James C. Goodale, the so-called “father of reporters’ privilege” and the author of a new book called Fighting for the Press (CUNY Journalism Press, 255 pp., $20), was in his office at the Debevoise & Plimpton law firm, where he’s a partner, comparing Barack Obama to Richard M. Nixon...That's one. Here's another:
Mr. Goodale, 79, was the general counsel of The New York Times during the 1971 Pentagon Papers case, when President Nixon ordered the old grey lady to cease publication of excerpts from a 7,000-page document, which detailed America’s involvement in Vietnam over the course of three decades. The Times published the first excerpt on June 13, 1971. By June 26, the case had reached the Supreme Court. Over the course of a few days, the justices ruled in a 6-3 decision that the U.S. government could not censor the Times. Nixon then convened a grand jury to indict the Times for conspiracy to violate the Espionage Act—”which really doesn’t mean anything,” Mr. Goodale said, rubbing his forehead in distress—but the case quickly fell apart. Fighting for the Press reads like a political thriller, with Nixon providing some dark comic relief. The guy was not exactly subtle: “As far as the Times is concerned,” he said to John Mitchell, the U.S. Attorney General, “hell they’re our enemies.”
Now, the man who successfully fought Nixon says President Obama has an even more troubling record.
Investigative reporter Carl Bernstein on Tuesday called the scandal involving the Department of Justice securing telephone records of Associated Press reporters and editors a "nuclear event.""This administration has been terrible on this subject from the beginning." Why is this the first we're hearing of it from you, Mr. Bernstein?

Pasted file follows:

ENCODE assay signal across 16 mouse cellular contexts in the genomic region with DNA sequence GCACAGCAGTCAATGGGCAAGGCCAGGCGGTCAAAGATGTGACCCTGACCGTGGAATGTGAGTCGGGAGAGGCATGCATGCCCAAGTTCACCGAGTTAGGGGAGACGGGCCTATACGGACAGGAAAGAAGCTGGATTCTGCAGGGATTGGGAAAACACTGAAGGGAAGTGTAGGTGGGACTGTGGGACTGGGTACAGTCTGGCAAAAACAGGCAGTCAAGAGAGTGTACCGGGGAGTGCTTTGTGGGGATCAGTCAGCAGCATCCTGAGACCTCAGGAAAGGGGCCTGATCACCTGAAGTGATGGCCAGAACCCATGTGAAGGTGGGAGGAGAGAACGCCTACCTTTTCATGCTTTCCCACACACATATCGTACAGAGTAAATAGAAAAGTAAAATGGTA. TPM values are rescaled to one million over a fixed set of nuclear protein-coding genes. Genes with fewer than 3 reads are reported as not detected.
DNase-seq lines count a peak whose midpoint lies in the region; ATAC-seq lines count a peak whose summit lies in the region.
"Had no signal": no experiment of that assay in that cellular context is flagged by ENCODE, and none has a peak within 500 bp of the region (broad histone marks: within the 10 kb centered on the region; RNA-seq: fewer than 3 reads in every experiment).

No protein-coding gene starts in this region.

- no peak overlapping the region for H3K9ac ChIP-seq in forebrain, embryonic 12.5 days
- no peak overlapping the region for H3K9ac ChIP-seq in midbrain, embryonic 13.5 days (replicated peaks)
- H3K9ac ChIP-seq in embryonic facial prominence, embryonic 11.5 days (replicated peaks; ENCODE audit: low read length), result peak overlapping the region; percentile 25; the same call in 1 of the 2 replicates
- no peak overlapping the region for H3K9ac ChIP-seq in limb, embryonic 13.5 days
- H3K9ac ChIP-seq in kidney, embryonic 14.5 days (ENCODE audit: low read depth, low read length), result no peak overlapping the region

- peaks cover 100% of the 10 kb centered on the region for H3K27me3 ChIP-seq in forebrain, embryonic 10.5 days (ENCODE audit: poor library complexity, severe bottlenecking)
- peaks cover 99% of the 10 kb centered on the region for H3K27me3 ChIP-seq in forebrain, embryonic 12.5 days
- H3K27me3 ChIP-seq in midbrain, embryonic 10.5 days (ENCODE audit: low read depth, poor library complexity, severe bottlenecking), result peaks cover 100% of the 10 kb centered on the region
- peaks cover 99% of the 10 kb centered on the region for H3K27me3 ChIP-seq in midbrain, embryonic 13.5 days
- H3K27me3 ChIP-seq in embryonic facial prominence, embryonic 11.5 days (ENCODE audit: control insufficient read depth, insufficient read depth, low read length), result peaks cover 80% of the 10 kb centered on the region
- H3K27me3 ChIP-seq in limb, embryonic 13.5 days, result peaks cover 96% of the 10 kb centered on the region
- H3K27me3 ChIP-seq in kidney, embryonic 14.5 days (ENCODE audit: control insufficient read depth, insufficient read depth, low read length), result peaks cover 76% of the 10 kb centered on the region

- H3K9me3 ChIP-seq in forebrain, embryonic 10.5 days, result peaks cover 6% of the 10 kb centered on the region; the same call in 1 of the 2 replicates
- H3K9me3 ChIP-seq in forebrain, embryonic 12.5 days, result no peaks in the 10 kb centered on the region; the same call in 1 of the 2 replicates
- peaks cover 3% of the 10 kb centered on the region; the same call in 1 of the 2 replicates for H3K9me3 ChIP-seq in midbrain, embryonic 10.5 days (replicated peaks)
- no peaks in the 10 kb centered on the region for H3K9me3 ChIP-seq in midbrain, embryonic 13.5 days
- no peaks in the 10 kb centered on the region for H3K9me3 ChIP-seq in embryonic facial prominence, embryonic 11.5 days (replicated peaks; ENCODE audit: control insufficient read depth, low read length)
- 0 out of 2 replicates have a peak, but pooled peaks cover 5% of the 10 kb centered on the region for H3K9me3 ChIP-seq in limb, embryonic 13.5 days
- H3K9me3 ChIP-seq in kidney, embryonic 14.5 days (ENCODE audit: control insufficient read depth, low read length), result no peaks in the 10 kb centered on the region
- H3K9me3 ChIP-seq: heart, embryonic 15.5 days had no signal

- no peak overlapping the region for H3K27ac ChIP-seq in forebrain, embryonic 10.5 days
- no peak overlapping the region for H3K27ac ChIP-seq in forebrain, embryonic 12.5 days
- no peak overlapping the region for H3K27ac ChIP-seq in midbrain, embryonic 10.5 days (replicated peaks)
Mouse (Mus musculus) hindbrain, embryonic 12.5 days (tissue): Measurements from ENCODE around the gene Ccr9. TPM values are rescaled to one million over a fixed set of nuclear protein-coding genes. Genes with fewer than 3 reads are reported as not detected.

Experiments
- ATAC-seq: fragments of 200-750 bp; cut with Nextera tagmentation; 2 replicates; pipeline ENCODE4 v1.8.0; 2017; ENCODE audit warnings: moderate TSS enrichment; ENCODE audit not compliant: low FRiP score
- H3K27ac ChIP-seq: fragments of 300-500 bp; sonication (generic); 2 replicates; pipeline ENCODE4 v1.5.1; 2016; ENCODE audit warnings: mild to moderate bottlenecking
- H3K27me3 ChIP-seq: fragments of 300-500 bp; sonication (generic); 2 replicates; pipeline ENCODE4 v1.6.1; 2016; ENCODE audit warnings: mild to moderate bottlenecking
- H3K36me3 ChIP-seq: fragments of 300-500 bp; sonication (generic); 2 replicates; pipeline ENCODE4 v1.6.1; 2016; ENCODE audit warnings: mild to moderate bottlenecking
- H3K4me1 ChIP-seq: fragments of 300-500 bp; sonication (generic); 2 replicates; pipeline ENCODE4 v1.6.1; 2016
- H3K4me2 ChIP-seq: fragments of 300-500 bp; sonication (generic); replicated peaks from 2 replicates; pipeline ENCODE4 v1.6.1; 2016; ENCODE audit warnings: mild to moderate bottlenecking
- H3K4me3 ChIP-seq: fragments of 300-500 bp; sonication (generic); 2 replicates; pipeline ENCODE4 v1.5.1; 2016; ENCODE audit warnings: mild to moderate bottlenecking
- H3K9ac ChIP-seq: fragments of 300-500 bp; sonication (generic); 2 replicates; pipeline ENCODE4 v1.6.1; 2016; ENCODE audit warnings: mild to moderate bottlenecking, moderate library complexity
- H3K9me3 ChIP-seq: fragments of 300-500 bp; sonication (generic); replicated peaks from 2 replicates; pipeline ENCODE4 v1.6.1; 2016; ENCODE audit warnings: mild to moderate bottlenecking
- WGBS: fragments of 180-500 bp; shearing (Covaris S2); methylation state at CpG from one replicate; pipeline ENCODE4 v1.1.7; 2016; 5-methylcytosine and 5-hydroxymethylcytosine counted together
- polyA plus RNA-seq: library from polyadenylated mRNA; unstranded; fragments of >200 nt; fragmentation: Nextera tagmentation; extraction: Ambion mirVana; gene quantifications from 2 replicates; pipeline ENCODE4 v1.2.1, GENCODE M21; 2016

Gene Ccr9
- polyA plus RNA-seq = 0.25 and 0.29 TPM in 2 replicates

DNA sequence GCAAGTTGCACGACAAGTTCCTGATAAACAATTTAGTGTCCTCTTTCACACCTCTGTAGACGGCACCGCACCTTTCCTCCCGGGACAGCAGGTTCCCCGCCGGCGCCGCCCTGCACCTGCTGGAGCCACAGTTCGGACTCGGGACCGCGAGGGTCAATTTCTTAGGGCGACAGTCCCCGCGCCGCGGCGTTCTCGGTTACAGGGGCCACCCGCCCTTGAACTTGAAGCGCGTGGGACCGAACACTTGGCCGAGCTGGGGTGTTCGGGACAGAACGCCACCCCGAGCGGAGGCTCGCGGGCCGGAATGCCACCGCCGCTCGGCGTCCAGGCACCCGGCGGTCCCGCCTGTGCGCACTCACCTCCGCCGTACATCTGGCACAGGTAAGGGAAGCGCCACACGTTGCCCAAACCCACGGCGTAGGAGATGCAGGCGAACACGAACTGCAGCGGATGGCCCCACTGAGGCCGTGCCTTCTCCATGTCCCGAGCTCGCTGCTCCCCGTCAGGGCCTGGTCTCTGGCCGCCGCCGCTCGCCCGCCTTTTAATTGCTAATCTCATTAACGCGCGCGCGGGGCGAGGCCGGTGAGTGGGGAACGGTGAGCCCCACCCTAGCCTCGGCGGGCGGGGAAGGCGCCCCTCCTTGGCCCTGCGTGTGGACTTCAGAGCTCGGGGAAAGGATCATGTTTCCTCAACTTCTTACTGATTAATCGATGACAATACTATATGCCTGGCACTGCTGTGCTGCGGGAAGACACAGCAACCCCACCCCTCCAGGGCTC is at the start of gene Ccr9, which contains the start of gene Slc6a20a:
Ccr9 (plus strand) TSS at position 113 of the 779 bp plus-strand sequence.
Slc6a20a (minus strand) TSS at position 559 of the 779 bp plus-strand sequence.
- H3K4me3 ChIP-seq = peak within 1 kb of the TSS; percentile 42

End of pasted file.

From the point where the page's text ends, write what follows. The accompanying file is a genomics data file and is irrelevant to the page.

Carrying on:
"This is outrageous," Bernstein said on MSNBC's "Morning Joe." "It is totally inexcusable. This administration has been terrible on this subject from the beginning.
"The object of it is to intimidate people who talk to reporters," he said. "This was an accident waiting to become a nuclear event, and now it's happened."
While I have no sympathy for the press as victims—they've been absolutely complicit since before he was elected—I’m glad they’re finally starting to see the light:
The town is turning on President Obama — and this is very bad news for this White House...This is nothing compared to the way they'd treat a Republican president, but I guess it's a start.
Obama’s aloof mien and holier-than-thou rhetoric have left him with little reservoir of good will, even among Democrats. And the press, after years of being accused of being soft on Obama while being berated by West Wing aides on matters big and small, now has every incentive to be as ruthless as can be.
This White House’s instinctive petulance, arrogance and defensiveness have all worked to isolate Obama at a time when he most needs a support system. “It feel like they don’t know what they’re here to do,” a former senior Obama administration official said. “When there’s no narrative, stuff like this consumes you.”
Update, 5/17/13: And now Bob Woodward joins in:
Bob Woodward, who helped break the Watergate scandal as a Washington Post reporter in the early 1970s, sees a similarity between those events and the Benghazi scandal now embroiling the Obama administration.
He pointed to White House laundering of its talking points after last year's attack on the U.S. Consulate in Benghazi, Libya.
"I have to go back 40 years to Watergate, when Nixon put out his edited transcripts of the conversations, and he personally went through them and said, Let's not tell this, let's not show this,'" the political author told MSNBC's "Morning Joe" program.
"I would not dismiss Benghazi. It's a very serious issue. As people keep saying, four people were killed."